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A new study supports the value of continuous glucose monitoring (CGM) in pregnant women with diabetes

In analyzing CGM data from two clinical trials, researchers identified distinct temporal patterns of glucose excursions associated with large-for-gestational age (LGA) babies.

Functional data analysis of CGM data "allows us to understand where, when and how we might better invest efforts to optimize glucose control (and thus improve pregnancy outcomes)," Dr. Eleanor M Scott, from Leeds Institute of Cardiovascular and Metabolic Medicine, Leeds, UK, told Reuters Health by email.

"We identified specific times of day that maternal glucose excursions were associated with LGA infants. This was visible when conventional ways of assessing glucose did not show any differences," she explained. "This is new information and allows treatment to be targeted specifically to avoid these patterns. Essentially this analysis of CGM is like suddenly being able to view glucose through a microscope rather than with the naked eye."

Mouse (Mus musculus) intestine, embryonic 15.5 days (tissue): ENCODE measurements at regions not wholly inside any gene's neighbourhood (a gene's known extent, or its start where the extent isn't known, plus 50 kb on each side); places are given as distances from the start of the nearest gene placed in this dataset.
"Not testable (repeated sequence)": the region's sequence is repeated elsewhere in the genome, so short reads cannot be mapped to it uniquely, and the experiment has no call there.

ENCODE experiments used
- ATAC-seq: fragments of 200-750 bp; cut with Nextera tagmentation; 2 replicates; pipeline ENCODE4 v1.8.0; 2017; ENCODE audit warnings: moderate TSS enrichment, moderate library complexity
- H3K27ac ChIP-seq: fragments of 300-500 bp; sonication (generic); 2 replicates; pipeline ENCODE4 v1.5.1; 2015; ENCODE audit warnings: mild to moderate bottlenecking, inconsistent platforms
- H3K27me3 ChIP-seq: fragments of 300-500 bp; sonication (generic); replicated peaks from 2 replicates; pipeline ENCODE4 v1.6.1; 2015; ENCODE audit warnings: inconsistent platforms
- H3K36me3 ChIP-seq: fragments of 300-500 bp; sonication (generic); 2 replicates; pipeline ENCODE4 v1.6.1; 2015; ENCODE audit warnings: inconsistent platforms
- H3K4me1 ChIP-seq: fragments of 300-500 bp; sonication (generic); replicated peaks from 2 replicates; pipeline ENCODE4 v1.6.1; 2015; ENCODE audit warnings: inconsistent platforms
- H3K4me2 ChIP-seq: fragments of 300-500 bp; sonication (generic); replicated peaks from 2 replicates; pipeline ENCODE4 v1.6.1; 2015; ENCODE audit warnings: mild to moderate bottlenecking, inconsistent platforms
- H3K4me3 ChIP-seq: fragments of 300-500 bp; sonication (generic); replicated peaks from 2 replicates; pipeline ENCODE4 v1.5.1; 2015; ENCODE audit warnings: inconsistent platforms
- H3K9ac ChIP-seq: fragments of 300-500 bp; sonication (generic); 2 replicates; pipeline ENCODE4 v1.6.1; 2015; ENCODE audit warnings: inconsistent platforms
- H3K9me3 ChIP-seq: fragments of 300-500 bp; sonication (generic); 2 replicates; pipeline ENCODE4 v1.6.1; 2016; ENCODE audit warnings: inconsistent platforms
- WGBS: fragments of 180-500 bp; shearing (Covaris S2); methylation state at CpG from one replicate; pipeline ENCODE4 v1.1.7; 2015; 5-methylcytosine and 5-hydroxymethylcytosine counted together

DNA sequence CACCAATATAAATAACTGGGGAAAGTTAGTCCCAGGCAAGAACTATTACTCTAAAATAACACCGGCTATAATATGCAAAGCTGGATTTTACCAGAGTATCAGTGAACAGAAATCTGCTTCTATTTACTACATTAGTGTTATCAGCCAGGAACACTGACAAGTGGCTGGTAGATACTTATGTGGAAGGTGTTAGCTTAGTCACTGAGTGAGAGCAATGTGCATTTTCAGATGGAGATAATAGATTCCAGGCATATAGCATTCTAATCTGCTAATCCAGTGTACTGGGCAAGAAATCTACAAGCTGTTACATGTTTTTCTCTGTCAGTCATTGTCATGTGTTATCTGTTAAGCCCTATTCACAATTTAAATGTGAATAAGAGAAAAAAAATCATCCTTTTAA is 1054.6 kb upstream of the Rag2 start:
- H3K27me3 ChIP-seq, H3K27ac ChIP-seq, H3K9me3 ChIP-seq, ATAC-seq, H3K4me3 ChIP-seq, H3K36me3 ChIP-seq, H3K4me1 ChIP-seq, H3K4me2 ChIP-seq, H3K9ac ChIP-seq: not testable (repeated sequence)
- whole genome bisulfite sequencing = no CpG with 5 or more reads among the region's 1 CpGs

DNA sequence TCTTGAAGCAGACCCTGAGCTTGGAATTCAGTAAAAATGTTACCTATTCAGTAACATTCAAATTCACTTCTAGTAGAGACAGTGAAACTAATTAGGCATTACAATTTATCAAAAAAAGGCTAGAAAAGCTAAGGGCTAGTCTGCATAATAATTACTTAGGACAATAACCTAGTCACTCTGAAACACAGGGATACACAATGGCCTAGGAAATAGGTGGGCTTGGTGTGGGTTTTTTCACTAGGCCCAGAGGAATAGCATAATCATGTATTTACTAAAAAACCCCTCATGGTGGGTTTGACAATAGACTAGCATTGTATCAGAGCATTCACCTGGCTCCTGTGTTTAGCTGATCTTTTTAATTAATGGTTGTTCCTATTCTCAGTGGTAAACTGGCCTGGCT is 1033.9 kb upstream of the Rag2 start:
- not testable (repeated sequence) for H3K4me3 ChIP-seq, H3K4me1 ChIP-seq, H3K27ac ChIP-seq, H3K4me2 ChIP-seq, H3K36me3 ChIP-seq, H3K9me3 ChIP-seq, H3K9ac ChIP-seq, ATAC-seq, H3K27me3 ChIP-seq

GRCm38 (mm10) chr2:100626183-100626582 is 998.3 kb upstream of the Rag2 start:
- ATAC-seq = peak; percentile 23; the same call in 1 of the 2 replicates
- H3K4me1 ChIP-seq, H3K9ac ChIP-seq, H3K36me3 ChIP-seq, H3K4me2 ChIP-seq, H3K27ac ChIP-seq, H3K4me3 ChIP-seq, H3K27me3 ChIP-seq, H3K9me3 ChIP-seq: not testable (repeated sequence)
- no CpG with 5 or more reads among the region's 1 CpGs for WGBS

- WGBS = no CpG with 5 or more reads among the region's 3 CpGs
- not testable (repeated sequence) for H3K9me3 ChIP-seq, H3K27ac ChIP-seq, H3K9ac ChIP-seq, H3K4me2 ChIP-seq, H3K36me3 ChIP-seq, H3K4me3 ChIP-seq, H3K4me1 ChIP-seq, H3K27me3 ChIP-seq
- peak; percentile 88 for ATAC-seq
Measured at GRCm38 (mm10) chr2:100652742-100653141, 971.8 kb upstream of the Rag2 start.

Up to half of babies born to women with diabetes are LGA, which can lead to problems during childbirth and with later-life problems, such as diabetes, obesity and cardiovascular disease.

Dr. Scott and colleagues analyzed 1.68 million glucose measurements from 759 measurement episodes, obtained in a total of 117 women with type 1 or type 2 diabetes who had used repeated CGM during pregnancy as part of two earlier trials.

Fifty-four of the women (46%) delivered an LGA infant, according to the report, online April 23 in Diabetes Care.

LGA was associated with lower mean glucose (7.0 vs. 7.1 mmol/L; p<0.01) in the first trimester and with higher mean glucose in the second (7.0 vs. 6.7; p<0.001) and third trimester (6.5 vs. 6.4; p<0.01).

The lower mean glucose levels associated with LGA in the first trimester were driven by distinct dips in glucose levels in the midmorning (9 am to 11 am) and midevening (7 pm to 9:30 pm) hours. The higher average glucose levels associated with LGA in the second and third trimester were driven by significantly higher glucose levels in the early morning (3:30 am to 6:30 am) and throughout the afternoon (11:30 am to 5 pm) in the second trimester, and during the late evening in the third trimester (8:30 pm to 11:30 pm).

"This work also adds support to using CGM in pregnancy," Dr. Scott told Reuters Health, adding that "at the moment its use is very limited."

In a statement, study co-author Dr. Anna Secher, of the Center for Pregnant Women With Diabetes at the University of Copenhagen said CGM has been used for many years at her center, "but this study is the first to investigate glucose levels 'round the clock' in relation to large babies."
Source: Diabetes Care 2015
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